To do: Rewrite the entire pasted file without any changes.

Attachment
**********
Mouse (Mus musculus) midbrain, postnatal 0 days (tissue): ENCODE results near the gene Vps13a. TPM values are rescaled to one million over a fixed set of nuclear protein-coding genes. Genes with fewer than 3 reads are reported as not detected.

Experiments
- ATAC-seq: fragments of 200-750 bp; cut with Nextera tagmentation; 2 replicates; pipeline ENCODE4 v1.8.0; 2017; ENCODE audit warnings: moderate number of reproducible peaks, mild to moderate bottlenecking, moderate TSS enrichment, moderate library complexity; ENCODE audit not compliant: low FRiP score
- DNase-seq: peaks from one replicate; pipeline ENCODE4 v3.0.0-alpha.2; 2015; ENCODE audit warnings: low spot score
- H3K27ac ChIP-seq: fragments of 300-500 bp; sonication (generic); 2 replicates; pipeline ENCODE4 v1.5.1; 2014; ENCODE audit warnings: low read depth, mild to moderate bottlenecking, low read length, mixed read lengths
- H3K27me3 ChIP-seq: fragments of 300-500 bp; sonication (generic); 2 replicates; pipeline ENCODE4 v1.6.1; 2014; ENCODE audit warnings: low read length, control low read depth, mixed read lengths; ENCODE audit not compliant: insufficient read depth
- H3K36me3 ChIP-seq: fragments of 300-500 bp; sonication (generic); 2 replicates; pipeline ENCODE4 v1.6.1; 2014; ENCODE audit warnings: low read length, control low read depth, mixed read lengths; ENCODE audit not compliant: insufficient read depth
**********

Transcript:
Mouse (Mus musculus) midbrain, postnatal 0 days (tissue): ENCODE results near the gene Vps13a. TPM values are rescaled to one million over a fixed set of nuclear protein-coding genes. Genes with fewer than 3 reads are reported as not detected.

Experiments
- ATAC-seq: fragments of 200-750 bp; cut with Nextera tagmentation; 2 replicates; pipeline ENCODE4 v1.8.0; 2017; ENCODE audit warnings: moderate number of reproducible peaks, mild to moderate bottlenecking, moderate TSS enrichment, moderate library complexity; ENCODE audit not compliant: low FRiP score
- DNase-seq: peaks from one replicate; pipeline ENCODE4 v3.0.0-alpha.2; 2015; ENCODE audit warnings: low spot score
- H3K27ac ChIP-seq: fragments of 300-500 bp; sonication (generic); 2 replicates; pipeline ENCODE4 v1.5.1; 2014; ENCODE audit warnings: low read depth, mild to moderate bottlenecking, low read length, mixed read lengths
- H3K27me3 ChIP-seq: fragments of 300-500 bp; sonication (generic); 2 replicates; pipeline ENCODE4 v1.6.1; 2014; ENCODE audit warnings: low read length, control low read depth, mixed read lengths; ENCODE audit not compliant: insufficient read depth
- H3K36me3 ChIP-seq: fragments of 300-500 bp; sonication (generic); 2 replicates; pipeline ENCODE4 v1.6.1; 2014; ENCODE audit warnings: low read length, control low read depth, mixed read lengths; ENCODE audit not compliant: insufficient read depth